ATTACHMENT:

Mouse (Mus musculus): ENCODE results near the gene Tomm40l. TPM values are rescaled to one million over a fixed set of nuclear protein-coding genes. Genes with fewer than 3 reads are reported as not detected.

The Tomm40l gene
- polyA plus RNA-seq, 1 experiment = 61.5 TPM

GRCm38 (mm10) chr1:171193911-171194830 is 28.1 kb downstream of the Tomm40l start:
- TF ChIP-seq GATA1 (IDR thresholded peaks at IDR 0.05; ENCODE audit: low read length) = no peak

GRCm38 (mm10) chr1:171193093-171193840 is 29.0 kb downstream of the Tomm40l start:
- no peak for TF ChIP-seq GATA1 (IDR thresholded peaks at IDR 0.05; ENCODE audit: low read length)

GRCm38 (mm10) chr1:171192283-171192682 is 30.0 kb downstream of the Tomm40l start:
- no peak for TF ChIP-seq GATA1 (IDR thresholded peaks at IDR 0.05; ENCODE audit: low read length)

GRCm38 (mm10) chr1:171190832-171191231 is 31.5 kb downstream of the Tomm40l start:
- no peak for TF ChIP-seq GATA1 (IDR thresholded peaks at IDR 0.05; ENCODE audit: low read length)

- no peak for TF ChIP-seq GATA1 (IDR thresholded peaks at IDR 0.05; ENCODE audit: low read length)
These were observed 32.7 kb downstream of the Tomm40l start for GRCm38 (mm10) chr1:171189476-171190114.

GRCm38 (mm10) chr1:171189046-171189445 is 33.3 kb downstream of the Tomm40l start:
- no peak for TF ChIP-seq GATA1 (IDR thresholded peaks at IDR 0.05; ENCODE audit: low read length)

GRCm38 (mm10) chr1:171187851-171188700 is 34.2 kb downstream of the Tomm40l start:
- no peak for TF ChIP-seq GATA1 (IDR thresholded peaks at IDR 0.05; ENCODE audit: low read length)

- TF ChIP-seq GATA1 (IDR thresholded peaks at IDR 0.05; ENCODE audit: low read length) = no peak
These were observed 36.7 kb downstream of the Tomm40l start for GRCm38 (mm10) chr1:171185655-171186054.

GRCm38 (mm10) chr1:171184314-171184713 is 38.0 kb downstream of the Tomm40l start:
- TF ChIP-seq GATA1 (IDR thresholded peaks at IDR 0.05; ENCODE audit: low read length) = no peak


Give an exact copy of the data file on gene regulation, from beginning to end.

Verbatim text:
Mouse (Mus musculus): ENCODE results near the gene Tomm40l. TPM values are rescaled to one million over a fixed set of nuclear protein-coding genes. Genes with fewer than 3 reads are reported as not detected.

The Tomm40l gene
- polyA plus RNA-seq, 1 experiment = 61.5 TPM

GRCm38 (mm10) chr1:171193911-171194830 is 28.1 kb downstream of the Tomm40l start:
- TF ChIP-seq GATA1 (IDR thresholded peaks at IDR 0.05; ENCODE audit: low read length) = no peak

GRCm38 (mm10) chr1:171193093-171193840 is 29.0 kb downstream of the Tomm40l start:
- no peak for TF ChIP-seq GATA1 (IDR thresholded peaks at IDR 0.05; ENCODE audit: low read length)

GRCm38 (mm10) chr1:171192283-171192682 is 30.0 kb downstream of the Tomm40l start:
- no peak for TF ChIP-seq GATA1 (IDR thresholded peaks at IDR 0.05; ENCODE audit: low read length)

GRCm38 (mm10) chr1:171190832-171191231 is 31.5 kb downstream of the Tomm40l start:
- no peak for TF ChIP-seq GATA1 (IDR thresholded peaks at IDR 0.05; ENCODE audit: low read length)

- no peak for TF ChIP-seq GATA1 (IDR thresholded peaks at IDR 0.05; ENCODE audit: low read length)
These were observed 32.7 kb downstream of the Tomm40l start for GRCm38 (mm10) chr1:171189476-171190114.

GRCm38 (mm10) chr1:171189046-171189445 is 33.3 kb downstream of the Tomm40l start:
- no peak for TF ChIP-seq GATA1 (IDR thresholded peaks at IDR 0.05; ENCODE audit: low read length)

GRCm38 (mm10) chr1:171187851-171188700 is 34.2 kb downstream of the Tomm40l start:
- no peak for TF ChIP-seq GATA1 (IDR thresholded peaks at IDR 0.05; ENCODE audit: low read length)

- TF ChIP-seq GATA1 (IDR thresholded peaks at IDR 0.05; ENCODE audit: low read length) = no peak
These were observed 36.7 kb downstream of the Tomm40l start for GRCm38 (mm10) chr1:171185655-171186054.

GRCm38 (mm10) chr1:171184314-171184713 is 38.0 kb downstream of the Tomm40l start:
- TF ChIP-seq GATA1 (IDR thresholded peaks at IDR 0.05; ENCODE audit: low read length) = no peak